DIU prepares students to exercise global leadership as humble partners, seeking to cooperate with other leaders of local communities. Alumna Elizabeth Marti (’03), the director of SIL International’s office in the Central African Republic, exemplifies this partnering spirit. “We in SIL are often like a match that sets a whole community on fire by showing that it’s possible to have God’s Word in their own language,” she says. But once the spark has caught, she and her SIL colleagues want the community to be the driving force that makes it happen.

Global leadership, for Elizabeth, means connecting with local communities, inspiring them to action, and supporting their initiative.


An important part of Elizabeth’s job is maintaining good relations and communication between two Bible translation organizations: her own SIL Central African Republic (SIL CAR) and the Central African Association for Bible Translation and Literacy (ACATBA). This local organization outnumbers SIL CAR staff five to one, managing all 18 of the active Bible Translation projects in the Central African Republic. Elizabeth and her team joyfully support ACATBA’s initiatives however possible.

For example, SIL CAR provides translation consultants, linguists, and technical support that ACATBA requests for their projects. Elizabeth herself supported projects as a translation consultant for many years. Kaley did the same by facilitating a phonology workshop.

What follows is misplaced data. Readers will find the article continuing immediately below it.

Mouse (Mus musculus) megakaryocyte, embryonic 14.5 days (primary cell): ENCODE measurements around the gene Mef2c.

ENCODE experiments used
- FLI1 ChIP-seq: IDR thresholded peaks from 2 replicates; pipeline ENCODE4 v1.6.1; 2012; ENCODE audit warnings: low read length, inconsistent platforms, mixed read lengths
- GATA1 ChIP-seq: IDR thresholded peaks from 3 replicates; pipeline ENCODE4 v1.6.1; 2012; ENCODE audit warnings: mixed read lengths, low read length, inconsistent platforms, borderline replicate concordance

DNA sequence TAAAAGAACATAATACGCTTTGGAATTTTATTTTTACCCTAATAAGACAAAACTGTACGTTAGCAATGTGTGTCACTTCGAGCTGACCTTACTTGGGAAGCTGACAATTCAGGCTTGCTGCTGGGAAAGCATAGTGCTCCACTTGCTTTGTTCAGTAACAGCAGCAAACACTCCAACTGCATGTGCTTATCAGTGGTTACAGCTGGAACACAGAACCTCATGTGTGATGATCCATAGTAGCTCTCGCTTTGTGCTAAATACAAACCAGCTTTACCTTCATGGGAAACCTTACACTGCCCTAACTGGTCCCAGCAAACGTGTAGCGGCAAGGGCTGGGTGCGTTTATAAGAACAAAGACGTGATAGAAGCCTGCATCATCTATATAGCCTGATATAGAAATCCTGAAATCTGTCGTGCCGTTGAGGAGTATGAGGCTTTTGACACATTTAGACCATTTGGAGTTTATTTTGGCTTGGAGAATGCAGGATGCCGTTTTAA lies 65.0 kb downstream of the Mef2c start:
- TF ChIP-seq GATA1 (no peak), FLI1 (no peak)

But, Elizabeth shares, supporting ACATBA also means “mentoring and training others in the same skill sets.” This way, “our impact will reach farther than ourselves.”


Elizabeth’s teammates at SIL CAR also spark communities’ excitement about their native languages. Kaley Delaney, who graduated from DIU in 2022, helped facilitate a phonology workshop to explore the Bhofi language with native speakers. The workshop’s goal was to establish a writing system in Bhofi for the first time.

At one point, Kaley asked the Bhofi participants about a verb pattern they had discovered. After a few more examples and some discussion in Bhofi, the participants started laughing. “We are just so proud of our language,” they explained. Such pride inspires communities to take initiative in developing their languages through projects like alphabet development and Bible translation.


Elizabeth shares that she felt well equipped to partner with communities because DIU first prepared her to connect with those communities.

At DIU, courses like Phonology, Grammar, and Second Language and Culture Acquisition enabled her to learn effectively from her partners’ languages and cultures. This experience allowed her to build solid relationships with her local partners once she reached her field assignment.

Elizabeth wishes everyone working outside their home culture had such an education. “What a benefit it would be to their abilities to learn and interact with our host communities!” she exclaimed. Because of her DIU training, Elizabeth can confidently interact with local communities and lead her colleagues to do the same.

Follow in Elizabeth’s footsteps and check out our Linguistics and Cultural Studies programs here